Introduction to Mobile Energy Carriers
Energy is moved around and transferred within the cell in a variety of ways. One critical mechanism that nature has developed is the use of recyclable molecular energy carriers. While there are several major recyclable energy carriers, they all share some common functional features:
Properties of Key Cellular Molecular Energy Carriers
- We think of the energy carriers as existing in "pools" of available carriers. One could, by analogy, consider these mobile energy carriers analogous to the delivery vehicles of parcel carriers—the company has a certain "pool" of available vehicles at any one time to pickup and make deliveries.
- Each individual carrier in the pool can exist in one of multiple distinct states: it is either carrying a "load" of energy, a fractional load, or is "empty". The molecule can interconvert between "loaded" and empty and thus can be recycled. Again by analogy, the delivery vehicles can be either carrying packages or be empty and switch between these states.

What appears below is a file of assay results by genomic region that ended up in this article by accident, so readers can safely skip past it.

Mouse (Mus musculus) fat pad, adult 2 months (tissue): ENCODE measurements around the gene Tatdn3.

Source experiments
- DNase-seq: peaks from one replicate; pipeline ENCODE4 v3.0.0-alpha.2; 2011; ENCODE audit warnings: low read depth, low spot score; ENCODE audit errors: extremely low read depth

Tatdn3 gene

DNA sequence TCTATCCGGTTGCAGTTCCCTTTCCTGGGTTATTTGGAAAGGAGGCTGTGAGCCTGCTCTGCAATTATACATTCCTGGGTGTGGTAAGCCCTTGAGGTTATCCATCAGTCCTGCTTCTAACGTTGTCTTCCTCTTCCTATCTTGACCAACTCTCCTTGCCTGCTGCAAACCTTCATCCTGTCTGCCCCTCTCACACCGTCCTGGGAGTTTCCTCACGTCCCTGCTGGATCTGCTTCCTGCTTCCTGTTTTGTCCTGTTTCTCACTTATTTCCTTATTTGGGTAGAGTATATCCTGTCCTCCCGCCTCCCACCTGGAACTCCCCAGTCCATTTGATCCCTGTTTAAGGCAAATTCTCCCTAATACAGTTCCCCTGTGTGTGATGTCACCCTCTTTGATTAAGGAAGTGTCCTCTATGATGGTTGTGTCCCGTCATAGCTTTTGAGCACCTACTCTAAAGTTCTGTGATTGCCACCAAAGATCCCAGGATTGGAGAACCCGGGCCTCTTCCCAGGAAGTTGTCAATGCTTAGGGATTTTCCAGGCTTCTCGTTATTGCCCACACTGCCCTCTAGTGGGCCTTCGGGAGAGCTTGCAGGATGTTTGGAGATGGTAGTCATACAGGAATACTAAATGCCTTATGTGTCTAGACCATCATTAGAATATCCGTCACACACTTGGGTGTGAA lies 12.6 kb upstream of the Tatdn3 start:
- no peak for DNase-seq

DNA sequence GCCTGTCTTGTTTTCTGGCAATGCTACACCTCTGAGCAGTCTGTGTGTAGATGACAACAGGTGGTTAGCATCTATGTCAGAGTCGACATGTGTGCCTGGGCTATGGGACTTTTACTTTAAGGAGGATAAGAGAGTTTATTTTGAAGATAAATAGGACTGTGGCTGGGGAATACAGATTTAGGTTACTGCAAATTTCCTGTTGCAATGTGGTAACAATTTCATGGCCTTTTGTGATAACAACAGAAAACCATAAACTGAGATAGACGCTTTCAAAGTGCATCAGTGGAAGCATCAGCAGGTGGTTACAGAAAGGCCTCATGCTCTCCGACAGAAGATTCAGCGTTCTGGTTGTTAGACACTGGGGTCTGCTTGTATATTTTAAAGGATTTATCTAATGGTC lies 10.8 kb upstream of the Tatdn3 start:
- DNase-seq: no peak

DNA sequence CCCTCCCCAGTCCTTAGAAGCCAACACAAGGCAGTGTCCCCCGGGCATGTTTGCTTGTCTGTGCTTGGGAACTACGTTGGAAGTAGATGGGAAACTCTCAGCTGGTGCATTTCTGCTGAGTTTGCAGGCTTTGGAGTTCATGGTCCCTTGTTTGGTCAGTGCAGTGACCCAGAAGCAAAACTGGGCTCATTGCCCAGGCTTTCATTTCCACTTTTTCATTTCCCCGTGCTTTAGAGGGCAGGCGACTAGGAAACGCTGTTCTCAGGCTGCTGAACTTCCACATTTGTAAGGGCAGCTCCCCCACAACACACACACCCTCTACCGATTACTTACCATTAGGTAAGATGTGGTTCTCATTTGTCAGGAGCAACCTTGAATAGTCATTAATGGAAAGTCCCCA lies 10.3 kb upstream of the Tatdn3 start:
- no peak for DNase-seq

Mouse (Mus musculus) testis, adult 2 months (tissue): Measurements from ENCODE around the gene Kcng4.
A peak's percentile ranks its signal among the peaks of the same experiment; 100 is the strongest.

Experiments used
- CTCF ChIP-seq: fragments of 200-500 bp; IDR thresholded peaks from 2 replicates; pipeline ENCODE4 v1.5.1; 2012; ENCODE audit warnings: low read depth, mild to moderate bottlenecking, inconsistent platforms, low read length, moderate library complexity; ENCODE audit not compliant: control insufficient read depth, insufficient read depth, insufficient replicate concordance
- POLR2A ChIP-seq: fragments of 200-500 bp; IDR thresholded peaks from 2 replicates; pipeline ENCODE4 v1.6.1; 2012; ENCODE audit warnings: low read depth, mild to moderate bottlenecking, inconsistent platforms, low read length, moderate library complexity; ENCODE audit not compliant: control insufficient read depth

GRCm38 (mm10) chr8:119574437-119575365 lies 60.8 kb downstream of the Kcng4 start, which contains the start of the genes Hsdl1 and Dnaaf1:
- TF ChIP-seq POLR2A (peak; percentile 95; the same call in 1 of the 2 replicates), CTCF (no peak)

- The balance or ratio in the pool between "loaded" and "unloaded" carriers is important for cellular function, is regulated by the cell, and can often tell us something about the state of a cell. Likewise, a parcel carrier service keeps close tabs on how full or empty their delivery vehicles are—if they are too full, there may be insufficient "empty" trucks to pick up new packages; if they are too empty, business must not be going well or it is shut down. There is an appropriate balance for different situations.
In this course, we will examine two major types of molecular recyclable energy carriers: (1) the adenine nucleotides, specifically: nicotinamide adenine dinucleotide (NAD+), a close relative, nicotinamide adenine dinucleotide phosphate (NADP+), and flavin adenine dinucleotide (FAD2+) and (2) nucleotide mono-, di-, and triphosphates, with particular attention paid to adenosine triphosphate (ATP). Each of these two types of molecules is involved in energy transfer that involves different classes of chemical reactions. Adenine nucleotides are primarily associated with redox chemistry, while the nucleotide triphosphates are associated with transfers of energy that are linked to the hydrolysis or condensation of inorganic phosphates.